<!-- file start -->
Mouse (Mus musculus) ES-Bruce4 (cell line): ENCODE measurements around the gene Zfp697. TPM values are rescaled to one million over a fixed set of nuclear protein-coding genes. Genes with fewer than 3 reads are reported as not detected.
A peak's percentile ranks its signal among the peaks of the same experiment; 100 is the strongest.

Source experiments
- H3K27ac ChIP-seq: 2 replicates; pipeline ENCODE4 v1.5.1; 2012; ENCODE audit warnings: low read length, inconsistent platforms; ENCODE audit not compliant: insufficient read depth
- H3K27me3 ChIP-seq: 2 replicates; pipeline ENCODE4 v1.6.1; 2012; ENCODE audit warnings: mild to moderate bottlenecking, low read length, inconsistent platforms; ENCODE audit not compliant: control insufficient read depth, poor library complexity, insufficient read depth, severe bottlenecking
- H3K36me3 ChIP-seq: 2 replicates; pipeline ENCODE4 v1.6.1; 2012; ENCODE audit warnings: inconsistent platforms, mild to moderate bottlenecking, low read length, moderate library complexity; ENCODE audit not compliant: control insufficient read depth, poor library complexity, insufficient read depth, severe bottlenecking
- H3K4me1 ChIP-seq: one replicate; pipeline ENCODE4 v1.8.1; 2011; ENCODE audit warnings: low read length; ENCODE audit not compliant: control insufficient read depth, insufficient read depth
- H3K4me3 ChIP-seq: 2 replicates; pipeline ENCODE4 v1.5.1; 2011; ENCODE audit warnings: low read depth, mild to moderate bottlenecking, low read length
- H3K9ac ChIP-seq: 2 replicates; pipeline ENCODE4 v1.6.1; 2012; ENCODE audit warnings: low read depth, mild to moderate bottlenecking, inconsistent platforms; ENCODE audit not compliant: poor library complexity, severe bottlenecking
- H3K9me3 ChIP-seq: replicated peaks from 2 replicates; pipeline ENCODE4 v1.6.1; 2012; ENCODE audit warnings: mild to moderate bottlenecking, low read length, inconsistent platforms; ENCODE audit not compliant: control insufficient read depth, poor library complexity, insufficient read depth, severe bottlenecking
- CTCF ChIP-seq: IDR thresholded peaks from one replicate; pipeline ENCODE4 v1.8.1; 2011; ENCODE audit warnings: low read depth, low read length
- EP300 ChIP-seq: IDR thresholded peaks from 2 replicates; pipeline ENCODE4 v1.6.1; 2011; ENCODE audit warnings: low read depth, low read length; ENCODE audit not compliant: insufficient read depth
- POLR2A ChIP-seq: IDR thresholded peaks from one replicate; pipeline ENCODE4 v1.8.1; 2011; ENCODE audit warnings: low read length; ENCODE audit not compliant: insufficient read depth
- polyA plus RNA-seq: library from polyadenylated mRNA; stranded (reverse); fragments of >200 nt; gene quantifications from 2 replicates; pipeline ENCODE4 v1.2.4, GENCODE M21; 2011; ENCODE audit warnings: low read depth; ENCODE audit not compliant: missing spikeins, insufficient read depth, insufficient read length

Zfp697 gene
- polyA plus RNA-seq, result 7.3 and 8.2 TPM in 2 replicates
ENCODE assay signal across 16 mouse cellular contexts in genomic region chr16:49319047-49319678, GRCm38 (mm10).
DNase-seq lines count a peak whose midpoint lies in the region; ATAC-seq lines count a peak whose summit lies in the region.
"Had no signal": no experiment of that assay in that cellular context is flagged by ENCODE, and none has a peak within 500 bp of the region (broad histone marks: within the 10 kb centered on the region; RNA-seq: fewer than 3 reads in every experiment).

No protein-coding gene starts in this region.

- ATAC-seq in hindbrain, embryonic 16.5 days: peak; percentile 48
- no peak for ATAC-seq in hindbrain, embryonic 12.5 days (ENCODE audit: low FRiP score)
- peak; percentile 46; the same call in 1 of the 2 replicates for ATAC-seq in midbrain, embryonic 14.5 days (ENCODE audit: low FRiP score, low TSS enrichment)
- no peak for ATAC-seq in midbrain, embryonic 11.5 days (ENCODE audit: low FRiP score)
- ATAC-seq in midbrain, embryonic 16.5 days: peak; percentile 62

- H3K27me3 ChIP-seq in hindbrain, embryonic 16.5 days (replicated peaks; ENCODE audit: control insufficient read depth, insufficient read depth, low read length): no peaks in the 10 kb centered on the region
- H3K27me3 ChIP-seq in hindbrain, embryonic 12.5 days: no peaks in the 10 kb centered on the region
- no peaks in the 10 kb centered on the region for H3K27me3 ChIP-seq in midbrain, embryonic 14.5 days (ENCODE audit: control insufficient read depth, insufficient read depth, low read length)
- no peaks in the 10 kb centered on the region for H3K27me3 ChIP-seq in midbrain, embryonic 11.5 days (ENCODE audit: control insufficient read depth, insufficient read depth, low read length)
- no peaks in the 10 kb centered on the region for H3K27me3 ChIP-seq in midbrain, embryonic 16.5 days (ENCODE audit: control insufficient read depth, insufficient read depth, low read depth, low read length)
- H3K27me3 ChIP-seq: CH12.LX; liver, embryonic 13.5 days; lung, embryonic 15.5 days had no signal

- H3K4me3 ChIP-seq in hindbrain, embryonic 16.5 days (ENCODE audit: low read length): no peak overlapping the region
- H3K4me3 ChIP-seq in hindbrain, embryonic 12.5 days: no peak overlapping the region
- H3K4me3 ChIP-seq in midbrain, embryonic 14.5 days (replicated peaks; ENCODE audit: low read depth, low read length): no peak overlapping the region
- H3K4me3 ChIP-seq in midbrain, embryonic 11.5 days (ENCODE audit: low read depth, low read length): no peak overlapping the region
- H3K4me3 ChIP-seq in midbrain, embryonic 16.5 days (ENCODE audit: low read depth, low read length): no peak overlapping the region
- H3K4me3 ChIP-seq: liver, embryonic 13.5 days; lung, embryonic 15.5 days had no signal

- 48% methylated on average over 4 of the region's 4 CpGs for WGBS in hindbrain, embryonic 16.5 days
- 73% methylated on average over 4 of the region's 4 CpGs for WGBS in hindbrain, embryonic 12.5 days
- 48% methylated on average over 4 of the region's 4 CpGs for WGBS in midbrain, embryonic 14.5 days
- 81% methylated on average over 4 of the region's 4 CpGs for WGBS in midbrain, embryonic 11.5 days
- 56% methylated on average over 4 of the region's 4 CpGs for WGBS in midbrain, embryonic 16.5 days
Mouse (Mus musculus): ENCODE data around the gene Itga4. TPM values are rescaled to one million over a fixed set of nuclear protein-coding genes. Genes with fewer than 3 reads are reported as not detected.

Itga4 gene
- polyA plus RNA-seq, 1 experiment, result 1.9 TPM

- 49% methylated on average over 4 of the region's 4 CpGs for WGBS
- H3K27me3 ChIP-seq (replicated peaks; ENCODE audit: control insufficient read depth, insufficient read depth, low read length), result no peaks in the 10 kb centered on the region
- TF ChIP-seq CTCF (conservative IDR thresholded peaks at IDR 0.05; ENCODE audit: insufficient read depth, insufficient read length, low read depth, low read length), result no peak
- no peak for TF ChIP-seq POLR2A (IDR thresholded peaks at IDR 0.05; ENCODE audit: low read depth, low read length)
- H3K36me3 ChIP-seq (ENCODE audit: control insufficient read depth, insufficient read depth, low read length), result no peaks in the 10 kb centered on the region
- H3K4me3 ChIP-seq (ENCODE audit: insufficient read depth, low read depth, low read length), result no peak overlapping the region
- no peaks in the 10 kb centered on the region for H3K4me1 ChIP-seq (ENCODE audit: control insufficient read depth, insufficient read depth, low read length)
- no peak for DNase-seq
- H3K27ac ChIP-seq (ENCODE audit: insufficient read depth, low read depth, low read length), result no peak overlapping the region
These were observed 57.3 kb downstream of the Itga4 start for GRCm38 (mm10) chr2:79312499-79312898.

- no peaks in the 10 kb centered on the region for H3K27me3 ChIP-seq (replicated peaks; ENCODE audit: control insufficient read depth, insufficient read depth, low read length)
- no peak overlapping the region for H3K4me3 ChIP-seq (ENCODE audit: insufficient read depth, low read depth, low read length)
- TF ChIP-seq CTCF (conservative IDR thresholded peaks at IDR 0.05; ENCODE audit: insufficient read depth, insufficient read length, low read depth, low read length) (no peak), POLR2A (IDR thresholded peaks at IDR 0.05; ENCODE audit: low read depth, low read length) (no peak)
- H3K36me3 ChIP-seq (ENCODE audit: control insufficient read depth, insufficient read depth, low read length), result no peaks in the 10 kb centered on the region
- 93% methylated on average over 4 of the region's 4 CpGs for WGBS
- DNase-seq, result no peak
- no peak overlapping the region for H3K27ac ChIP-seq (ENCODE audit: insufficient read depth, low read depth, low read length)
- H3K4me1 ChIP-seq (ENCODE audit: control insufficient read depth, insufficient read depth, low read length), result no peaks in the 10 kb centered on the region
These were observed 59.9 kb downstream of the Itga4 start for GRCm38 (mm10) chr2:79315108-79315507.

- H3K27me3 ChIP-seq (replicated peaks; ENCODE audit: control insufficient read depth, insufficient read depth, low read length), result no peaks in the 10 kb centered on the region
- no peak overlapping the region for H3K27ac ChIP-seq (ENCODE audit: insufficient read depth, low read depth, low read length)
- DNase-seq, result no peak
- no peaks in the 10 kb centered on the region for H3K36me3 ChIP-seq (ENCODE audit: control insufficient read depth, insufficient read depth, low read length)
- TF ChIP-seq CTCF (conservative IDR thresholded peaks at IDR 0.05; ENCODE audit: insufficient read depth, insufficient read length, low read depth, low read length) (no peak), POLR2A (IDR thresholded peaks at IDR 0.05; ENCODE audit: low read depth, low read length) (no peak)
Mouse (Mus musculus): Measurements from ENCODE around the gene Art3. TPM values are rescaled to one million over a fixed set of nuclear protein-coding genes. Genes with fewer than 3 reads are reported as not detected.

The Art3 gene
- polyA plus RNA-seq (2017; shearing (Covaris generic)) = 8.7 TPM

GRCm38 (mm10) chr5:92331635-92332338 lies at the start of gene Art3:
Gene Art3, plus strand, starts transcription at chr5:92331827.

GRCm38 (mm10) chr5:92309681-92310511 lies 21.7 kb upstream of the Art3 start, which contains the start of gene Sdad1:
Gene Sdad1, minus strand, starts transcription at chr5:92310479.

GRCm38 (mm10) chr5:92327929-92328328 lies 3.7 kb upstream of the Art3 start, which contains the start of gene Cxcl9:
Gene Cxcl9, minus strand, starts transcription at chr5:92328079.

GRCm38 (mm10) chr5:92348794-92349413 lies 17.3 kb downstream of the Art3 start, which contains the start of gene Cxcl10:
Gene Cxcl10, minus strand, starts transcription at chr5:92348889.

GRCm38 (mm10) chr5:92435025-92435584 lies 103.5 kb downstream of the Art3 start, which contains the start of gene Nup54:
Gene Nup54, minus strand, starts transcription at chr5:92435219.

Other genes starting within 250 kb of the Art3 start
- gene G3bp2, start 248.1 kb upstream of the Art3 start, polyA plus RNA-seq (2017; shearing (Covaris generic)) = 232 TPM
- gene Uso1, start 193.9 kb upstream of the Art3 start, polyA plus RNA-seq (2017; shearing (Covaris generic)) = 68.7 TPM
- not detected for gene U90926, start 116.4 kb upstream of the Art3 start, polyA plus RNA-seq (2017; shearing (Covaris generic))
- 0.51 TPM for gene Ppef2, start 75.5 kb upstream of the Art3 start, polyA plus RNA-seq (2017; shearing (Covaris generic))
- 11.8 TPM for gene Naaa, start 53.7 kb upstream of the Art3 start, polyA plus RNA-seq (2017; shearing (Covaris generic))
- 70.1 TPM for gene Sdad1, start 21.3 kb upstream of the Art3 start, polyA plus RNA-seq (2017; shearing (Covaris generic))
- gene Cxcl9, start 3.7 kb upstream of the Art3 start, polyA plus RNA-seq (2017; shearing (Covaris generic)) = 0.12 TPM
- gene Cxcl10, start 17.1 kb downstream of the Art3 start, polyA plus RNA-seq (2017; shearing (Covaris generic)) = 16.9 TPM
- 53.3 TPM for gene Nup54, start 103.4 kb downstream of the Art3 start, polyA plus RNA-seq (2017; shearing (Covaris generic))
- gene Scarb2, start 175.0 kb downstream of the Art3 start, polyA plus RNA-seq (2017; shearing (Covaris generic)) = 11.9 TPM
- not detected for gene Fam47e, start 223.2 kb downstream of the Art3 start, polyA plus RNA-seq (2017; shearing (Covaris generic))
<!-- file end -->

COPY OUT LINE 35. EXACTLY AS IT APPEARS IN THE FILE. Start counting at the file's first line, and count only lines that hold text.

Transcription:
- H3K4me3 ChIP-seq in midbrain, embryonic 11.5 days (ENCODE audit: low read depth, low read length): no peak overlapping the region